Inosine reduces inflammation and improves survival in a murine model of colitis

J. G. Mabley, P. Pacher, L. Liaudet, F. G. Soriano, G. Hasko, A. Marton, C. Szabo, A. L. Salzman

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Inosine, a naturally occurring purine formed from the breakdown of adenosine, has recently been shown to exert powerful anti-inflammatory effects both in vivo and in vitro. This study evaluated inosine as a potential therapy for colitis. Colitis was induced in mice by the administration of dextran sulfate sodium (DSS). Oral treatment with inosine was begun either before the onset of colitis or as a posttreatment once colitis was established. Evaluation of colon damage and inflammation was determined grossly (body wt, rectal bleeding), histologically, and biochemically (colon levels of MPO, MDA, and cytokines). DSS-induced colitis significantly increased inflammatory cell infiltration into the colon. DSS-induced colitis also increased colon levels of lipid peroxidation, cytokines, and chemokines. Inosine protected the colon from DSS-induced inflammatory cell infiltration and lipid peroxidation. Inosine also partially reduced these parameters in an experimental model of established colitis. Thus inosine treatment may be a potential therapy in colitis.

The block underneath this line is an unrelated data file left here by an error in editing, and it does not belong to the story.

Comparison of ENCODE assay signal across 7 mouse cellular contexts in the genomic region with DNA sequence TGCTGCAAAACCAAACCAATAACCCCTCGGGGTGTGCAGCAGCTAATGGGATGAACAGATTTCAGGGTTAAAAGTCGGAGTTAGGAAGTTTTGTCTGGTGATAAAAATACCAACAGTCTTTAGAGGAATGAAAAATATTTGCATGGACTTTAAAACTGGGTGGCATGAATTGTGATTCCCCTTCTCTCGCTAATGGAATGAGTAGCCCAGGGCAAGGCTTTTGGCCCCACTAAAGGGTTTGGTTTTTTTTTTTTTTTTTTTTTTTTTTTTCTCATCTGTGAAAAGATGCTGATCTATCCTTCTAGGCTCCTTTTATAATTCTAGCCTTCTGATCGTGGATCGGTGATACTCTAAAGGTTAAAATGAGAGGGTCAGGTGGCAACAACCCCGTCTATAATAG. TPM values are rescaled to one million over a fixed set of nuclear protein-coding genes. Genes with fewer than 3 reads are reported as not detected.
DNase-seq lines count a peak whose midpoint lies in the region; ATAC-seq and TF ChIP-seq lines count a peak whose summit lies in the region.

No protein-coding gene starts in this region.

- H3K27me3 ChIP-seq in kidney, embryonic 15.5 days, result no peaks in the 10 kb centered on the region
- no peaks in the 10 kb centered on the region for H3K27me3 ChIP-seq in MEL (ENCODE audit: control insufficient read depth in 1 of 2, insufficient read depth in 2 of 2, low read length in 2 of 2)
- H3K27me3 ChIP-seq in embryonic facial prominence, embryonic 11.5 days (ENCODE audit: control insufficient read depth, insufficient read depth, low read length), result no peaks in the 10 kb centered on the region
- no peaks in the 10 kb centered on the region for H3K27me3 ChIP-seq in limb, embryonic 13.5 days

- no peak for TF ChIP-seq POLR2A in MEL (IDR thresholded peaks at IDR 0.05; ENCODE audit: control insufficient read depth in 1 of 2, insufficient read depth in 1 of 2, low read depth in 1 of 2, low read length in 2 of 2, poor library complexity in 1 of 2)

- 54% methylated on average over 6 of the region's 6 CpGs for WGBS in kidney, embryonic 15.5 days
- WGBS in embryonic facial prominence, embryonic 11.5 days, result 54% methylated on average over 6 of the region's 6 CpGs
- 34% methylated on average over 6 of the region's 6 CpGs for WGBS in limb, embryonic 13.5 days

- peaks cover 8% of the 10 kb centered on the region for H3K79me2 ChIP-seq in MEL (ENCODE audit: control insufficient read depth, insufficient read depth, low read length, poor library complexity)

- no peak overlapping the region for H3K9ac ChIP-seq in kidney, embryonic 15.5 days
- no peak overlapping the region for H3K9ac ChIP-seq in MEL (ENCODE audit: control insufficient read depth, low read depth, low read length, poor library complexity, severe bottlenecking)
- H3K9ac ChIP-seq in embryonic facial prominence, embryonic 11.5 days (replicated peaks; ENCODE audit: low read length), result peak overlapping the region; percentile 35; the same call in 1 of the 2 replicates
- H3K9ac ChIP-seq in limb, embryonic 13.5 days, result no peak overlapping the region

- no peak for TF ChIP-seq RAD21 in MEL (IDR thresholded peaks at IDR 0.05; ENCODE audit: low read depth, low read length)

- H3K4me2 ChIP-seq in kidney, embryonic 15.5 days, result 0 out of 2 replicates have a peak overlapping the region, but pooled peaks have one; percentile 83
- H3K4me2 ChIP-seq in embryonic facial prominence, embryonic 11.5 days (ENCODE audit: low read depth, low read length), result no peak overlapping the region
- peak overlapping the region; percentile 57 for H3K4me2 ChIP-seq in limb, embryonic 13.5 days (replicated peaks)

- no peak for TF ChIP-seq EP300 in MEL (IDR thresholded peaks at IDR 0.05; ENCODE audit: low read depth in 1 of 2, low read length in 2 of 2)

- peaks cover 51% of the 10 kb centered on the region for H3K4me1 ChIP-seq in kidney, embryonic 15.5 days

Original languageEnglish
Pages (from-to)G138-G144
JournalAmerican Journal of Physiology - Gastrointestinal and Liver Physiology
Issue number1 47-1
Publication statusPublished - Jan 1 2003



  • Colon
  • Cytokines
  • Dextran sodium sulfate
  • Purine

ASJC Scopus subject areas

  • Physiology
  • Hepatology
  • Gastroenterology
  • Physiology (medical)

Cite this

Mabley, J. G., Pacher, P., Liaudet, L., Soriano, F. G., Hasko, G., Marton, A., Szabo, C., & Salzman, A. L. (2003). Inosine reduces inflammation and improves survival in a murine model of colitis. American Journal of Physiology - Gastrointestinal and Liver Physiology, 284(1 47-1), G138-G144.